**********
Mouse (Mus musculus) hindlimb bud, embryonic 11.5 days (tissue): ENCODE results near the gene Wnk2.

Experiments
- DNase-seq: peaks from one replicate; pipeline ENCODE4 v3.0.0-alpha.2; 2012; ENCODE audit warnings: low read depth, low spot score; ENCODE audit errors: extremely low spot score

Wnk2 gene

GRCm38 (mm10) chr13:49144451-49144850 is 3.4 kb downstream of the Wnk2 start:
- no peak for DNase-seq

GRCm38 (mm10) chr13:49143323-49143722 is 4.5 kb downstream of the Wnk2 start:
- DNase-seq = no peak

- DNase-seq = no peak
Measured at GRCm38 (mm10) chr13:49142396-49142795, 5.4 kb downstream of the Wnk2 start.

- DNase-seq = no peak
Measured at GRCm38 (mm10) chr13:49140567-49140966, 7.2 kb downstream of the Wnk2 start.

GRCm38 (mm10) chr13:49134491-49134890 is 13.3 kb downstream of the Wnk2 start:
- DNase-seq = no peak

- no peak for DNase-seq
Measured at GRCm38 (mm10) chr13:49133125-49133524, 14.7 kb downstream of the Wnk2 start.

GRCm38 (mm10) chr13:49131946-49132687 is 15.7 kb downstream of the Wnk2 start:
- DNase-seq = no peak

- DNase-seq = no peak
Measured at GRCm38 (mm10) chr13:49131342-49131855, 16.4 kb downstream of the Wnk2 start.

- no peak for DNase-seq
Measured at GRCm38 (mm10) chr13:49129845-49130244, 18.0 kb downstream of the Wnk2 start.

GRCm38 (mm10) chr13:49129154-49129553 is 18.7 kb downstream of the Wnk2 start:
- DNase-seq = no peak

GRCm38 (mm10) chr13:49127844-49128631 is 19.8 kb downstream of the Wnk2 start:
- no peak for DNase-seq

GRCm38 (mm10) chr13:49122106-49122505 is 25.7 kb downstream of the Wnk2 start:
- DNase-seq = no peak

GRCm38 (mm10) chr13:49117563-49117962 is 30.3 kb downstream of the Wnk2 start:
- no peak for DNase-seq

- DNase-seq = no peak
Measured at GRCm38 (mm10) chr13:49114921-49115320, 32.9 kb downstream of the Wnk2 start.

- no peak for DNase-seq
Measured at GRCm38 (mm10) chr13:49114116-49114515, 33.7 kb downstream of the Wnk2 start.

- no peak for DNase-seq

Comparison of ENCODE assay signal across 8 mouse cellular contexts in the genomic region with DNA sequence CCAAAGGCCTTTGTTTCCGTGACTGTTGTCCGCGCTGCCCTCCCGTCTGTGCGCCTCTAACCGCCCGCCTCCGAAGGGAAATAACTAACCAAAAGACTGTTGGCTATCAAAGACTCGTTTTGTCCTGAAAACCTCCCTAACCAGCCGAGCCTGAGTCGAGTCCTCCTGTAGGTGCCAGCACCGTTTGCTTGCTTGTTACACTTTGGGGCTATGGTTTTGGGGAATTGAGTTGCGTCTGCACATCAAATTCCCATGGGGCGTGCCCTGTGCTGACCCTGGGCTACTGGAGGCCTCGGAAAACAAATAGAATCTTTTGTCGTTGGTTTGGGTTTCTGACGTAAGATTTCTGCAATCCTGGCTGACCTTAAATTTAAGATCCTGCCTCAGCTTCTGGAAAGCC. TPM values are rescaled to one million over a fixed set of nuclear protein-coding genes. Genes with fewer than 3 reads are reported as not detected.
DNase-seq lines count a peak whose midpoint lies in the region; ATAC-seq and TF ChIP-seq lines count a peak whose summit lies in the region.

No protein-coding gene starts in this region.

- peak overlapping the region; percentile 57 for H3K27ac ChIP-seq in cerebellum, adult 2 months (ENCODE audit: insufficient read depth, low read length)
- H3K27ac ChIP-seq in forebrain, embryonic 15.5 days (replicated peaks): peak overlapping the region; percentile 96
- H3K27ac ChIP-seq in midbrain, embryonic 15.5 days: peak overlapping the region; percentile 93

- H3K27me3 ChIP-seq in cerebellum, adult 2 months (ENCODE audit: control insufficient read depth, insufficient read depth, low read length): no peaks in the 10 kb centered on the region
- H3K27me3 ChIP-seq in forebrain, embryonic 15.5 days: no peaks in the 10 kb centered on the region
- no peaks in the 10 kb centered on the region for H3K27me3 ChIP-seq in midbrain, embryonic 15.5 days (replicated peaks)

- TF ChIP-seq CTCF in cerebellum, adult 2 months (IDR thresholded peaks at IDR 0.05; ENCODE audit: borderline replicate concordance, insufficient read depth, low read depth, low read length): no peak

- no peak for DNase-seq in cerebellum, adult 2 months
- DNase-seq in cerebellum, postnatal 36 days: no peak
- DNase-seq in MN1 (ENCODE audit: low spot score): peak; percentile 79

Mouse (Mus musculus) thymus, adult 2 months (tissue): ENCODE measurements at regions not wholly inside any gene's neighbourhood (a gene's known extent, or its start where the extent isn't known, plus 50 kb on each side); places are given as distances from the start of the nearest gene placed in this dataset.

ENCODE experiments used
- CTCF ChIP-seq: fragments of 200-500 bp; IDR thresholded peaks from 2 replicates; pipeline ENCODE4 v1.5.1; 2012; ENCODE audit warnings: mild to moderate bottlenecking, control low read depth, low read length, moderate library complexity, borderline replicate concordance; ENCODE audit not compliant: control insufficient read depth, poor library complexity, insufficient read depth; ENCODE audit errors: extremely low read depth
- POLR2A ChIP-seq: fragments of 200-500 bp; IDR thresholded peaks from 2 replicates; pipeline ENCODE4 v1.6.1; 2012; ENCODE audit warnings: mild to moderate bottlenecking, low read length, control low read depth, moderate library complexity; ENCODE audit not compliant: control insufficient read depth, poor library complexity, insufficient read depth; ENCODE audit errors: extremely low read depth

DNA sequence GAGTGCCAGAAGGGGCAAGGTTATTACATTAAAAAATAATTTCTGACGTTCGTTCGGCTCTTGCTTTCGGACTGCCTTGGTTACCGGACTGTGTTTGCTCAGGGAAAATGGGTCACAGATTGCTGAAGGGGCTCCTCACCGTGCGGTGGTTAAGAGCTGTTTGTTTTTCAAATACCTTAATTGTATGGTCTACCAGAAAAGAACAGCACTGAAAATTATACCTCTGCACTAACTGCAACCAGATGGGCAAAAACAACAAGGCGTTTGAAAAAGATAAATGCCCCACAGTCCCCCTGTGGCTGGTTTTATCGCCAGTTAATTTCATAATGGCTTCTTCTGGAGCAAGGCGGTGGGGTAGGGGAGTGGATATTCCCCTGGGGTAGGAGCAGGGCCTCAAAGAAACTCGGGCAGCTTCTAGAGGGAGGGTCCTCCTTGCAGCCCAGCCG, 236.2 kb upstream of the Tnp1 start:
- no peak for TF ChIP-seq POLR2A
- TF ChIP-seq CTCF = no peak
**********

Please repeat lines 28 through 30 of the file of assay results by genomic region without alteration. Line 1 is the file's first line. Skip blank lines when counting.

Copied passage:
- DNase-seq = no peak

GRCm38 (mm10) chr13:49117563-49117962 is 30.3 kb downstream of the Wnk2 start:
- no peak for DNase-seq